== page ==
Today, an Appeals Court in France upheld the conviction of Jérôme Kerviel, a former trader with the French bank Société Générale, sentenced him to serve time in prison and ordered him – rather symbolically I assume – to pay 4.9 billion Euros to the bank by which he had been employed.
What did Jérôme Kerviel do?
Jérôme Kerviel worked as a trader at Société Générale. Beginning in 2006 and up to 2008 he was engaging in high-risk trades which the bank later said were “unauthorised” (although they didn’t mind reaping the profits of these trades as long as they went fine). He exceeded his risk limits and tried to conceal his activities. When Société Générale finally “discovered” what had been going on, they closed the trades in January 2008 at an alleged loss of 4.9 billion Euros.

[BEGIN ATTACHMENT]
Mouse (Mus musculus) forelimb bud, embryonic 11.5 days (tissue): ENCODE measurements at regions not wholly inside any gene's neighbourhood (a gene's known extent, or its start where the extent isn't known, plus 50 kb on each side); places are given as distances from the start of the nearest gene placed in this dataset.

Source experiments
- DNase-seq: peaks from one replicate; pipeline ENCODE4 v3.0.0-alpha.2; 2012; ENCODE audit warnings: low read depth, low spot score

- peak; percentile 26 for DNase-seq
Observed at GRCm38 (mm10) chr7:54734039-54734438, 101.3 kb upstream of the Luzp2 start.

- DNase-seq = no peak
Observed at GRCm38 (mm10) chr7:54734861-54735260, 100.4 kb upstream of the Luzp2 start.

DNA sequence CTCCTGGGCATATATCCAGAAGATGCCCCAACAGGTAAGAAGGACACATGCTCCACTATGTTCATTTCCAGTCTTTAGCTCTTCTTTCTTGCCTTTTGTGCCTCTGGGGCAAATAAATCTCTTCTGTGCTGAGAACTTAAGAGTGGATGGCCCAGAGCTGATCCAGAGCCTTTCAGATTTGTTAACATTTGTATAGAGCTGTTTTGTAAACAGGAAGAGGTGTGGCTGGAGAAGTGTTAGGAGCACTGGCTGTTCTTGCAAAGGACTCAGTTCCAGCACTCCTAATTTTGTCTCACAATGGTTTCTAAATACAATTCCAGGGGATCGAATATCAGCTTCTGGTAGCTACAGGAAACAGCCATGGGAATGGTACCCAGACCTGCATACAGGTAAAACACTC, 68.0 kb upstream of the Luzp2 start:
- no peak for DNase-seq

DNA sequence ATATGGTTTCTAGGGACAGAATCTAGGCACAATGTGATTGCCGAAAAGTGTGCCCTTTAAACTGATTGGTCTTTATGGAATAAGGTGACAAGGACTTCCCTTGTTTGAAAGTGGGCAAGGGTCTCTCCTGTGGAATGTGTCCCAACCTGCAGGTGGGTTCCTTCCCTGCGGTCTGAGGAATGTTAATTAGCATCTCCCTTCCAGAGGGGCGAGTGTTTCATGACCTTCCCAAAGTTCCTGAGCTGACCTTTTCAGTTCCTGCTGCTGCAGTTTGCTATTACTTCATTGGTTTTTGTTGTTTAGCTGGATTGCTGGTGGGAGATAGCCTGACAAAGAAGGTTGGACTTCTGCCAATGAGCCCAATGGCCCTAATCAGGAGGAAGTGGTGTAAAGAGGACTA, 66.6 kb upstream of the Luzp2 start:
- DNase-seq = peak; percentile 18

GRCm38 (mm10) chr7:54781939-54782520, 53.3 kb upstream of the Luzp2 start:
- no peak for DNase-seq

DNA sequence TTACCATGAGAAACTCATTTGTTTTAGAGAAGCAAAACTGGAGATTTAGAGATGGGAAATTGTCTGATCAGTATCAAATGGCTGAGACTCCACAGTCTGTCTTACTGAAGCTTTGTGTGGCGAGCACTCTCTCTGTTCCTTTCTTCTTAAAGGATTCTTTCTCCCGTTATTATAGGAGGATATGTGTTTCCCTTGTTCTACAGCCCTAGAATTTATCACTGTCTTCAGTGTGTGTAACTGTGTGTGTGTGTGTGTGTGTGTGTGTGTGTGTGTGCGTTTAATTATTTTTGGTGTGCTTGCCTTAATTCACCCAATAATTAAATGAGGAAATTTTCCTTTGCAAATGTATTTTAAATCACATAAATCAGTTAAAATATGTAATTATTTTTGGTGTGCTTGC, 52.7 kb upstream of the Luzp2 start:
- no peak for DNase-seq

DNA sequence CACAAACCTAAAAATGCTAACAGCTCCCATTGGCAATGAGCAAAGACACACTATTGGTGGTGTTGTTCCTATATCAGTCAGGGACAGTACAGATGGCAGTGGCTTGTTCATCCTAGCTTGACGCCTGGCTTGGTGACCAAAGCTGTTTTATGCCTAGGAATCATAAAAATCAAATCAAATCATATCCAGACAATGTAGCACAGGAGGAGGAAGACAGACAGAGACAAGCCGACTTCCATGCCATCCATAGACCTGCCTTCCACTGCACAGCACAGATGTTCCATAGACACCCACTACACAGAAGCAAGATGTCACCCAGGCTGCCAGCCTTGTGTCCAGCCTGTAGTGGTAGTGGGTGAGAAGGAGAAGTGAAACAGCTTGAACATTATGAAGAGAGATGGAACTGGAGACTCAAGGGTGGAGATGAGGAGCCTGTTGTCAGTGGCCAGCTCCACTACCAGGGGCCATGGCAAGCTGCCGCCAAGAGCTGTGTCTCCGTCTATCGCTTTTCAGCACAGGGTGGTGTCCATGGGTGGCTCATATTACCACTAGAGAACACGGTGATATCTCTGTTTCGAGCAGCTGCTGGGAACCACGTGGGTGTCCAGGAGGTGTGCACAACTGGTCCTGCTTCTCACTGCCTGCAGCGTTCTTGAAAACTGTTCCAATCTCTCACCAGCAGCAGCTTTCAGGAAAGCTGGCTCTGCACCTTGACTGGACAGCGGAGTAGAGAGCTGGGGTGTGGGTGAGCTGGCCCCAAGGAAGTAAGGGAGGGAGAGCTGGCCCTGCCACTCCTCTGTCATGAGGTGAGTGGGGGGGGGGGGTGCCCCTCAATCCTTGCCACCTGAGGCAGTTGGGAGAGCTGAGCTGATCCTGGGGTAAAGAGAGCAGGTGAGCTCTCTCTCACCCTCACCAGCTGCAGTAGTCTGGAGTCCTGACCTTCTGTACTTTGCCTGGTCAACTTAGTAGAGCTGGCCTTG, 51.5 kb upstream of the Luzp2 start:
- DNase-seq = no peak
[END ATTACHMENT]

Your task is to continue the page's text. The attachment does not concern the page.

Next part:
What should Jérôme Kerviel have done instead?
He should have opened a bank himself before losing several billion Euros, because then he would have been rewarded for this reckless behaviour with a taxpayer-funded bailout.